Thursday, April 3, 2014

Testing . . .Testing . . .

A middle school principal in Pennsylvania speaks out against testing regimes, and offers some ideas on why they have metastasized in recent years:
When standardized testing was simply a few periods taken out of an entire year, it was not a strain on instructional time and the data were welcomed in helping make curricular and instructional adjustments. As educators, we understand the importance of assessment.
But the beast has been sprouting heads, and everyone can understand at least one of the reasons: profit.
Testing makes a lot of money for education companies. Here in Pennsylvania in 2013 we paid more than $200 million to the company responsible for the development of the Keystone exams — tests aligned with the Common Core curriculum (known as PA Core in Pennsylvania). Our state legislators just approved another five “optional” Keystones in the coming years. Can you imagine the cost to taxpayers.
In talking with my kids' teachers, they seem to support the idea of national education standards, and believe that the common core curriculum is more rigorous than what came before - which they see as a good thing. They have some issues with the speed with which the new standards have been implemented, with no transitional years built in, but they reserve their criticism almost exclusively for the overwhelming amount of standardized assessments they are forced to give, and the way those assessments eat away at instructional time.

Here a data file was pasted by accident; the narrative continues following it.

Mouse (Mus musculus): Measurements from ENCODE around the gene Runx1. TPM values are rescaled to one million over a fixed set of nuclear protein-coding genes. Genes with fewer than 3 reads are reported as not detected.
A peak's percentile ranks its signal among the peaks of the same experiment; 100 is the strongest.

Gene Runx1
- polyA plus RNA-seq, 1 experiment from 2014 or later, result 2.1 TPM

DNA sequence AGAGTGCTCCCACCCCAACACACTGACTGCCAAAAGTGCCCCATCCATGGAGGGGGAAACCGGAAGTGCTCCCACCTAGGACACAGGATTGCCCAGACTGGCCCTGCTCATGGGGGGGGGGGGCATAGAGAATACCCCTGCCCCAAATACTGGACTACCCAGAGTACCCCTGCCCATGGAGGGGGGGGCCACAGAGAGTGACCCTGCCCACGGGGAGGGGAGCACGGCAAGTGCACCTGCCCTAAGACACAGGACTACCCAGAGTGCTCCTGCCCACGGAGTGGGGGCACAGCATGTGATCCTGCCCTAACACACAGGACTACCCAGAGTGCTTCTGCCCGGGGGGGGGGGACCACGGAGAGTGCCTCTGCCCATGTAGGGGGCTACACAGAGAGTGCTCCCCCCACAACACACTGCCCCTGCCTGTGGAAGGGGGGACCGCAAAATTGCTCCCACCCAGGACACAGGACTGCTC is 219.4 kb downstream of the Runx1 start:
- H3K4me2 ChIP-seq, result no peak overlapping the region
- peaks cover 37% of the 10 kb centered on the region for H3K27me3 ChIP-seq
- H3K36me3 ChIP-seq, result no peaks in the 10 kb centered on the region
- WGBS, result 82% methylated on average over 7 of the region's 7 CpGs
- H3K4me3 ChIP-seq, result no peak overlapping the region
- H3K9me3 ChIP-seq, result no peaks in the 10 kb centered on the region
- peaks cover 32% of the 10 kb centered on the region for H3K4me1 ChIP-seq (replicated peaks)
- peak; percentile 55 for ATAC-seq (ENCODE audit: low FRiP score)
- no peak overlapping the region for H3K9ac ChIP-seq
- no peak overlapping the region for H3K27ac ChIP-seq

The teachers would never say it, but I have to think it also galls them (and it certainly galls me) that our state seems to have unlimited resources to pay for standardized assessments; the grading of assessments; the computers needed to take assessments; the increased bandwidth necessary to use the computers for assessments; not to mention the ongoing upkeep and replacement of this quickly-obsolete technology. All this, while funding for teaching assistants was zeroed out, the pay-bump for earning advanced degrees was eliminated, and spending on "non-essential" items such as music, P.E., art, and libraries is being crowded out.

You know how Conservative politicians complain about government not working, get elected, and then make sure it doesn't work, so they can offer privatization as the solution to all of our problems?  "School Reform" advocates (many with significant financial ties to corporations that stand to make a mint off educational technology and charter schools) seem to be working from the same playbook. Turn public schools into "education factories," decrease instructional time and teacher pay, and then point to charters and vouchers as the solution to our "failing public schools."

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